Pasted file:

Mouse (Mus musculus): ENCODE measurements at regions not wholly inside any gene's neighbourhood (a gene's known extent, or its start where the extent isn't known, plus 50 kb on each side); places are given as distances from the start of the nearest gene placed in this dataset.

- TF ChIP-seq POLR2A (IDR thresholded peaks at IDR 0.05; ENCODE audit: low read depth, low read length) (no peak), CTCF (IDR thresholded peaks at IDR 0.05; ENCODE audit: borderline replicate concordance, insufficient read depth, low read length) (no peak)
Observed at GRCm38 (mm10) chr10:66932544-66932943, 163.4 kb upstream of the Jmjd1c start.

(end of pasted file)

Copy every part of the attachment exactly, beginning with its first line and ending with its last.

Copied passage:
Mouse (Mus musculus): ENCODE measurements at regions not wholly inside any gene's neighbourhood (a gene's known extent, or its start where the extent isn't known, plus 50 kb on each side); places are given as distances from the start of the nearest gene placed in this dataset.

- TF ChIP-seq POLR2A (IDR thresholded peaks at IDR 0.05; ENCODE audit: low read depth, low read length) (no peak), CTCF (IDR thresholded peaks at IDR 0.05; ENCODE audit: borderline replicate concordance, insufficient read depth, low read length) (no peak)
Observed at GRCm38 (mm10) chr10:66932544-66932943, 163.4 kb upstream of the Jmjd1c start.